President Trump called the recent violent protests “domestic terrorism” during a visit to Kenosha, Wisconsin. He toured the town following protests that covered the city. Protests were sparked on August 23 when 29-year-old Jacob Blake was shot by a police officer.
The visit followed Kenosha’s governor, Tony Evers, asking Donald Trump to refrain from visiting, fearing it may “hinder our healing,” reports AP News. Evers wrote to Trump, “I am concerned your presence will only delay our work to overcome division and move forward together.”
Nevertheless, the president toured around the town, seeing sights of damage from enraged protestors. After seeing the visible destruction, Trump said, “These are not acts of peaceful protest but, really, domestic terror.”
President Trump also toured a local high school that has recently “been transformed into a heavily fortified law enforcement command post,” reports AP News. He offered federal resources to the city.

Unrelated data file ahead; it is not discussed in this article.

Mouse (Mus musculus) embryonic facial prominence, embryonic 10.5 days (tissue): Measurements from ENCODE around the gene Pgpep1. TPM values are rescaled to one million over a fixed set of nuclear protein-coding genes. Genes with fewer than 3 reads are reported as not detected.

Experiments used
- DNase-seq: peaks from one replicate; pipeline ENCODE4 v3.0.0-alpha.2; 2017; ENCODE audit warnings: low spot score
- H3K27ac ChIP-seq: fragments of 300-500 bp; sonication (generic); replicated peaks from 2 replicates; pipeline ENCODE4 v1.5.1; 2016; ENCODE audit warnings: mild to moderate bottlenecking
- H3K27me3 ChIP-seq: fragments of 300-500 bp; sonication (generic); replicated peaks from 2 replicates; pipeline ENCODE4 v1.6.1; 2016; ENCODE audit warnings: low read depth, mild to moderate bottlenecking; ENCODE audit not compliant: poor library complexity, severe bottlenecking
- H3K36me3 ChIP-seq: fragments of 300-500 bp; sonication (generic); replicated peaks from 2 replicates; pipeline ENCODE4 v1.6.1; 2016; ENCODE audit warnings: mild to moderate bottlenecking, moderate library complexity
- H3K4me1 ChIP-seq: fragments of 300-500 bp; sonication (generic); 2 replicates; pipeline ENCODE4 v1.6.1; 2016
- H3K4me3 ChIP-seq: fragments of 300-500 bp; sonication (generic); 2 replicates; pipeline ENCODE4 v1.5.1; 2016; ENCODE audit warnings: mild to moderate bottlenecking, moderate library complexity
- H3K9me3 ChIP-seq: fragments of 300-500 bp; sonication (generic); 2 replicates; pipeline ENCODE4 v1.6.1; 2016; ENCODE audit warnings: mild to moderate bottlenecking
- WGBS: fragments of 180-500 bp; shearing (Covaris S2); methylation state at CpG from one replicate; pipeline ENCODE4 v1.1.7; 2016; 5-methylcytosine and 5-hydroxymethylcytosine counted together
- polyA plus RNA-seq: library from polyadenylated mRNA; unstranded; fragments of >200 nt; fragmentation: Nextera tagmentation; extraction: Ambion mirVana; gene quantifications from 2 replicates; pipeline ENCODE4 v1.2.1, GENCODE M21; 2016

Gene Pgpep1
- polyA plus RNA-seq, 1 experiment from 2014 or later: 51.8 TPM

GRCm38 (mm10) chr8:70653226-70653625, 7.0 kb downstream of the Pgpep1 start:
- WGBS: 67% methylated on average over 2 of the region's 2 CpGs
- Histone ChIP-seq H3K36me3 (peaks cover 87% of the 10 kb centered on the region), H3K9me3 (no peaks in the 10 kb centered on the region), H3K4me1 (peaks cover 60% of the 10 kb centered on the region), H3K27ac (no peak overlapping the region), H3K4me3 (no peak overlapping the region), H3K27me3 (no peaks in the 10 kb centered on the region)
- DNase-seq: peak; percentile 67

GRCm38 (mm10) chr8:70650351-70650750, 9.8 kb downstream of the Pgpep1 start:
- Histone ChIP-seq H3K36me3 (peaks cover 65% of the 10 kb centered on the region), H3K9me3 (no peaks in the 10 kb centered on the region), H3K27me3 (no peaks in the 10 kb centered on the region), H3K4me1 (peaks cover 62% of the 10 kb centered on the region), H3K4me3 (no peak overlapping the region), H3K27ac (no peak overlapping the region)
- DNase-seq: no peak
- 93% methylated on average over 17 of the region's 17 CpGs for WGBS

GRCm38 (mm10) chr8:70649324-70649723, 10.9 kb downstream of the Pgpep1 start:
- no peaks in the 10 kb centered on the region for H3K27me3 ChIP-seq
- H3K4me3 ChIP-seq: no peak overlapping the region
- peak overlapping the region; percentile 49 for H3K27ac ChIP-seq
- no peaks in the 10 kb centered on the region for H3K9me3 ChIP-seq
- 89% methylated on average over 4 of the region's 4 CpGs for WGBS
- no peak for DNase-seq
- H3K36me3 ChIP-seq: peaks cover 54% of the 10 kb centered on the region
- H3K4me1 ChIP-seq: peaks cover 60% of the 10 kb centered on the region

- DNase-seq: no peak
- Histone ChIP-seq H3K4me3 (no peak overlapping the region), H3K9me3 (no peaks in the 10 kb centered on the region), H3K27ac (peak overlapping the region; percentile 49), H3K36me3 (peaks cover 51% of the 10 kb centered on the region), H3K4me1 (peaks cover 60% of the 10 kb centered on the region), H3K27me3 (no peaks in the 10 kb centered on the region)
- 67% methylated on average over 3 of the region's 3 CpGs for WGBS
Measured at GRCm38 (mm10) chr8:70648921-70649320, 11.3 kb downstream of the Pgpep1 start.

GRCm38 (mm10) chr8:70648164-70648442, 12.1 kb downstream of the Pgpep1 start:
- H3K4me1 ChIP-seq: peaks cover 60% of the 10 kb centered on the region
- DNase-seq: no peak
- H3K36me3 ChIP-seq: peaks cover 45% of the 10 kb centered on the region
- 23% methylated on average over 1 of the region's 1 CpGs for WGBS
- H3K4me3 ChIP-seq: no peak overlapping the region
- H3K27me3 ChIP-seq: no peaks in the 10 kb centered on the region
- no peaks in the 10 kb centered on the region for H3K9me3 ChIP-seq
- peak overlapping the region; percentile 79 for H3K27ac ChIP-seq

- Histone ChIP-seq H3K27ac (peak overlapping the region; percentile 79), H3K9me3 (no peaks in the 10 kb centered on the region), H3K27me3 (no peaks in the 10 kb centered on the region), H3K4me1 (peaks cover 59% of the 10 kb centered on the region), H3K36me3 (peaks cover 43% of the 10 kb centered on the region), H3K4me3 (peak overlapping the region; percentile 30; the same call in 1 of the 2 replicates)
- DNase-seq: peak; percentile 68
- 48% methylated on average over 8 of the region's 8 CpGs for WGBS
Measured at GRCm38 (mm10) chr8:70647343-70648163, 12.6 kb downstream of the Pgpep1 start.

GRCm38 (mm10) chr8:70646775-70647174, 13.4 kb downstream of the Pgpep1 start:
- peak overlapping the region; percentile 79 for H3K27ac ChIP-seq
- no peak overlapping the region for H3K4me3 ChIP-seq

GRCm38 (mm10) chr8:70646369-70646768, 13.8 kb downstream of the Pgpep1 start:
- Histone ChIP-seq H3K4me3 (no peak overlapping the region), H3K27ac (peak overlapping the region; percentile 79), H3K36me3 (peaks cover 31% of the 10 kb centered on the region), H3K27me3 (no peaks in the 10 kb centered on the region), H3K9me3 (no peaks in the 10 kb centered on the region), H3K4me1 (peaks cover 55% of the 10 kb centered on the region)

He mentioned that he tried to speak with Jacob Blake’s mother, but when the family requested to have a lawyer on the line, he declined to continue the conversation. According to AP, other than the phone call, Trump seemed to pivot the conversation away from the Jacob Blake shooting or questions about racial tensions.
Trump Visits Destroyed Kenosha Business
Trump visited the owner of Rode’s Camera Shop. The 109-year-old store was burnt down in the protests. Trump spoke with John Rode III on Tuesday, highlighting the protests and saying if they had been allowed to send in National Guard “a day earlier would have saved his store.”
It is reported John Rode III sold the store eight years ago and is no longer the real owner. In fact, the real owner denied meeting with Trump at all. Tom Gram, who currently owns Rode’s Camera Store, told his local news outlet he had no desire to meet with the current President. “I think everything he does turns into a circus and I just didn’t want to be involved in it,” he told TMJ4.
Joe Biden attacked Trump’s actions during a call with donors following Trump’s visit. He said, “Violence isn’t a problem in Donald Trump’s eyes. It’s a political strategy.”